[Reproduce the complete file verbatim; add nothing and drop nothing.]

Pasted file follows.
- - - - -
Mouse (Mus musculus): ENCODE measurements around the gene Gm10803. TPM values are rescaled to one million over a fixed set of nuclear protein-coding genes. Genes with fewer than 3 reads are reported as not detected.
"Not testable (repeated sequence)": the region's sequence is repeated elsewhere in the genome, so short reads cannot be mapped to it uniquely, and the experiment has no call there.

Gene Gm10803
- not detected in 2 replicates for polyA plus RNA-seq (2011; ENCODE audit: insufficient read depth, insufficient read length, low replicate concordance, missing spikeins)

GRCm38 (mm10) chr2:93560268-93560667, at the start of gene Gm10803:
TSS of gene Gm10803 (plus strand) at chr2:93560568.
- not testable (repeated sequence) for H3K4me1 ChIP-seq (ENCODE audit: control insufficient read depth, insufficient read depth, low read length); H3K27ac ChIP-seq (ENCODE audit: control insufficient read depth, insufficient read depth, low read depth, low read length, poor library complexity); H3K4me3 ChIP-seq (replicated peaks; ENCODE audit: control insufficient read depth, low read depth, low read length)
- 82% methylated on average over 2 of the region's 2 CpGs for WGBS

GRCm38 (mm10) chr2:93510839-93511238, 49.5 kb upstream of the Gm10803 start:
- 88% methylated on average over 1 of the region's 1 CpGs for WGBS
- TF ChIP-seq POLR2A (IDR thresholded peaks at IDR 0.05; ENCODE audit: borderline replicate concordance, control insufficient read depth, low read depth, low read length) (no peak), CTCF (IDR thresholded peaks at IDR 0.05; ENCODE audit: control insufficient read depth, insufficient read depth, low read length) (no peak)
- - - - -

Mouse (Mus musculus): ENCODE measurements around the gene Gm10803. TPM values are rescaled to one million over a fixed set of nuclear protein-coding genes. Genes with fewer than 3 reads are reported as not detected.
"Not testable (repeated sequence)": the region's sequence is repeated elsewhere in the genome, so short reads cannot be mapped to it uniquely, and the experiment has no call there.

Gene Gm10803
- not detected in 2 replicates for polyA plus RNA-seq (2011; ENCODE audit: insufficient read depth, insufficient read length, low replicate concordance, missing spikeins)

GRCm38 (mm10) chr2:93560268-93560667, at the start of gene Gm10803:
TSS of gene Gm10803 (plus strand) at chr2:93560568.
- not testable (repeated sequence) for H3K4me1 ChIP-seq (ENCODE audit: control insufficient read depth, insufficient read depth, low read length); H3K27ac ChIP-seq (ENCODE audit: control insufficient read depth, insufficient read depth, low read depth, low read length, poor library complexity); H3K4me3 ChIP-seq (replicated peaks; ENCODE audit: control insufficient read depth, low read depth, low read length)
- 82% methylated on average over 2 of the region's 2 CpGs for WGBS

GRCm38 (mm10) chr2:93510839-93511238, 49.5 kb upstream of the Gm10803 start:
- 88% methylated on average over 1 of the region's 1 CpGs for WGBS
- TF ChIP-seq POLR2A (IDR thresholded peaks at IDR 0.05; ENCODE audit: borderline replicate concordance, control insufficient read depth, low read depth, low read length) (no peak), CTCF (IDR thresholded peaks at IDR 0.05; ENCODE audit: control insufficient read depth, insufficient read depth, low read length) (no peak)